Searching over 5,500,000 cases.


searching
Buy This Entire Record For $7.95

Download the entire decision to receive the complete text, official citation,
docket number, dissents and concurrences, and footnotes for this case.

Learn more about what you receive with purchase of this case.

Odom v. Kelley

United States District Court, W.D. Kentucky, Louisville Division

February 20, 2019

GLENN D. ODOM, II, Plaintiff,
v.
KIMBERLY KELLEY, Defendant.

          MEMORANDUM OPINION AND ORDER

          David J. Hale, United States District Court.

         Defendant Kimberly Kelley has filed a motion for summary judgment (DN 30). Plaintiff has responded (DN 33). The matter being ripe, the Court will deny the summary-judgment motion for the following reasons.

         Defendant's first argument is that the case should be dismissed under Fed.R.Civ.P. 41(b) because Plaintiff failed to provide Defendant with relevant records or to certify that he had done so or to file his pretrial memorandum as required by the Amended Scheduling Order. Second, Defendant argues that Plaintiff's claim is barred by the one-year statute of limitations.

         In response (DN 33), Plaintiff argues that summary judgment in Defendant's favor is not appropriate because Defendant has not responded to his discovery requests.

         Requested dismissal under Rule 41(b)

         Under Rule 41(b), “If the plaintiff fails to prosecute or to comply with these rules or a court order, a defendant may move to dismiss the action or any claim against it.” “Because disposition of claims on the merits is favored, however, the harsh sanction of dismissal for failure to prosecute is ordinarily limited to cases involving egregious conduct by particularly dilatory plaintiffs, after ‘less dire alternatives' have been tried without success.” Noble v. U.S. Postal Serv., 71 Fed.Appx. 69, 69 (D.C. Cir. 2003).

         Plaintiff filed notices (DNs 27 and 29) to this Court stating that he was not neglecting this action but that the Kentucky State Penitentiary refused to give him legal documents necessary to file appropriate motions to prove that the Kentucky State Reformatory withheld his legal documents for eight weeks. Thus, although Plaintiff failed to meet certain deadlines set forth by the Court, he has offered some explanation as to why. Defendant does not argue that Plaintiff's dilatoriness has been prejudicial to her. Neither has she asked for nor has the Court imposed “‘less dire alternatives'” on Plaintiff. The Court finds that dismissal of Plaintiff's case pursuant to Rule 41(b) is not warranted.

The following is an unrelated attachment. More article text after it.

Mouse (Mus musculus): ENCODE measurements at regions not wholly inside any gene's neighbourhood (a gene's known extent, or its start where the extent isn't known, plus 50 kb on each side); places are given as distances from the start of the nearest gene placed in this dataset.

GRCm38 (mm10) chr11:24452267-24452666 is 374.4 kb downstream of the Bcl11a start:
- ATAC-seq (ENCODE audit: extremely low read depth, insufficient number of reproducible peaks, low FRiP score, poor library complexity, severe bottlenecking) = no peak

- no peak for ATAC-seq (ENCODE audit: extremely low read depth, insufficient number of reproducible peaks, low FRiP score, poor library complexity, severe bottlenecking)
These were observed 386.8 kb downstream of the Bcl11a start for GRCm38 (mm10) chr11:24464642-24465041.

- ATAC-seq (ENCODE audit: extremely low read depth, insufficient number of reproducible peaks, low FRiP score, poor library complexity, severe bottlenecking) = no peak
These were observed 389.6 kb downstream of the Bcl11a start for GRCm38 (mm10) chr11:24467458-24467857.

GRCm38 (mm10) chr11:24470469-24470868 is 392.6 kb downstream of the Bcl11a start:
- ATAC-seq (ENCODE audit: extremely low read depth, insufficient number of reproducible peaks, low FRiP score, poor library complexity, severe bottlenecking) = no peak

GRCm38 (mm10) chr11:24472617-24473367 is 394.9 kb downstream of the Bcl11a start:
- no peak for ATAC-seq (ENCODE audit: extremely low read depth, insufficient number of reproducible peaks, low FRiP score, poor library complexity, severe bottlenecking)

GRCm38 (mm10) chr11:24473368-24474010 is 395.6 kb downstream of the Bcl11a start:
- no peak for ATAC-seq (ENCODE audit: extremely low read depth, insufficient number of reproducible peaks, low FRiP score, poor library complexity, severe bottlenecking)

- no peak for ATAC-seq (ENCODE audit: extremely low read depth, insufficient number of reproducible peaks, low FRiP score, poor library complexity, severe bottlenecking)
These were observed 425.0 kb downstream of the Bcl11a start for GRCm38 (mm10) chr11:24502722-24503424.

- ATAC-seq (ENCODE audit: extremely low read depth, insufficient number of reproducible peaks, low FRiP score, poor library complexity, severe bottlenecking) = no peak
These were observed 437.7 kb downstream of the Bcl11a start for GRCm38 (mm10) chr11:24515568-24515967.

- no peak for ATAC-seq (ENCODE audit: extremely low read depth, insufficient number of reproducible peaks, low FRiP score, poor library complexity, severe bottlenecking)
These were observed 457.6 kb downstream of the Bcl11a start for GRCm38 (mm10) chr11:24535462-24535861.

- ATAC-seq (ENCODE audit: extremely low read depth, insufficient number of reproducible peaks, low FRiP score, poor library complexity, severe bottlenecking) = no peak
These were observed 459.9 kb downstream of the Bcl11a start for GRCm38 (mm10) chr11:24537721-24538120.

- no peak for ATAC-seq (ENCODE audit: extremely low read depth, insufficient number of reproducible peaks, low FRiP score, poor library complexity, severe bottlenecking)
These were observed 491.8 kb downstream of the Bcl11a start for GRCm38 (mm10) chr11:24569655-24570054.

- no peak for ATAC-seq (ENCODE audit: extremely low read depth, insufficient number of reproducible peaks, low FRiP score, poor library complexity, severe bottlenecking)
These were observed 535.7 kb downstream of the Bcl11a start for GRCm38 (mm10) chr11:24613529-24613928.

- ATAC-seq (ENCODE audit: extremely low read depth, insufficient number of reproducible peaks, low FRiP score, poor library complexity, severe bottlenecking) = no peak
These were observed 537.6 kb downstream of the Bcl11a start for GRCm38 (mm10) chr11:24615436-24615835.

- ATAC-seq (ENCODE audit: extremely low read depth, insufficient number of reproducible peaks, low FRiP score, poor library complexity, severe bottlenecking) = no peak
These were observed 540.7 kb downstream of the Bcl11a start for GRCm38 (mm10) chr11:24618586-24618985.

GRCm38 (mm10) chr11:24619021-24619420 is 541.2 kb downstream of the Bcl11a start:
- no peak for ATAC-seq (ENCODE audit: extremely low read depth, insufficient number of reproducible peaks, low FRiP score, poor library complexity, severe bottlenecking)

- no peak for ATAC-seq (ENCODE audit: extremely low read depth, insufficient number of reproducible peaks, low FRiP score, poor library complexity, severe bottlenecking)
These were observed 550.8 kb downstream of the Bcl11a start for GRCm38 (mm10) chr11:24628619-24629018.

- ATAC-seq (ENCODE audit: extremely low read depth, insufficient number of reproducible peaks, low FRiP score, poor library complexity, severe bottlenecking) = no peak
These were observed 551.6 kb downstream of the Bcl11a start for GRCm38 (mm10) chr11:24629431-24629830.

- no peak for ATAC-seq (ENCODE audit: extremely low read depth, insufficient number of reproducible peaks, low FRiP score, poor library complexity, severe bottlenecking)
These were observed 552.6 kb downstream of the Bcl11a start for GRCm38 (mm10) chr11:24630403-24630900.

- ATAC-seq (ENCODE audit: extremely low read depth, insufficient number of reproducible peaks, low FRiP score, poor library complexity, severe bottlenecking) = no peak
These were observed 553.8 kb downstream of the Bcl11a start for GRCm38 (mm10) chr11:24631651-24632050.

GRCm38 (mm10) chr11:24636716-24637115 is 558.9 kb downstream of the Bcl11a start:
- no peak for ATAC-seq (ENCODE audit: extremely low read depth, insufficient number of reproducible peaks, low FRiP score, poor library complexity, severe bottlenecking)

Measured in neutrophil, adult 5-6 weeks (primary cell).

Statute-of-limitations argument

         Defendant argues that Plaintiff's claim is barred by the one-year statute of limitations because the events which form the basis of his claim took place on January 30, 2016, and Plaintiff did not file his complaint until February 27, 2017, more than a year later.

         Because 42 U.S.C. § 1983 does not provide a statute of limitations, federal courts borrow the forum state's statute of limitations for personal injury actions. Wilson v. Garcia, 471 U.S. 261, 275-80 (1985). Thus, in Kentucky, § 1983 actions are limited by the one-year statute of limitations found in Ky. Rev. St. § 413.140(1)(a). Collard v. Ky. Bd. of Nursing, 896 F.2d 179, 182 (6th Cir. 1990). “[T]he statute of limitations begins to run when the plaintiff knows or has reason to know of the injury which is the basis of his action and that a plaintiff has reason to know of his injury when he should have discovered it through the exercise of reasonable diligence.” Id. at 183.

         First, Defendant erroneously uses the date on which the complaint was docketed as the date it was filed. Because Plaintiff is a prisoner, his complaint is considered filed on the date that he gave it to prison authorities to mail, not the date that it is actually filed in the docket. Here, his complaint indicates that Plaintiff gave it to prison authorities for mailing in February 2017 but does not provide the date. Thus, it could have been given to prison authorities for mailing as early as February 1, 2017.

         As the Sixth Circuit Court of Appeals has explained:

The defendants' focus on the court's date stamp overlooks the “prison mailbox rule.” Under this relaxed filing standard, a pro se prisoner's complaint is deemed filed when it is handed over to prison officials for mailing to the court. See Richard v. Ray, 290 F.3d 810, 812-13 ...

Buy This Entire Record For $7.95

Download the entire decision to receive the complete text, official citation,
docket number, dissents and concurrences, and footnotes for this case.

Learn more about what you receive with purchase of this case.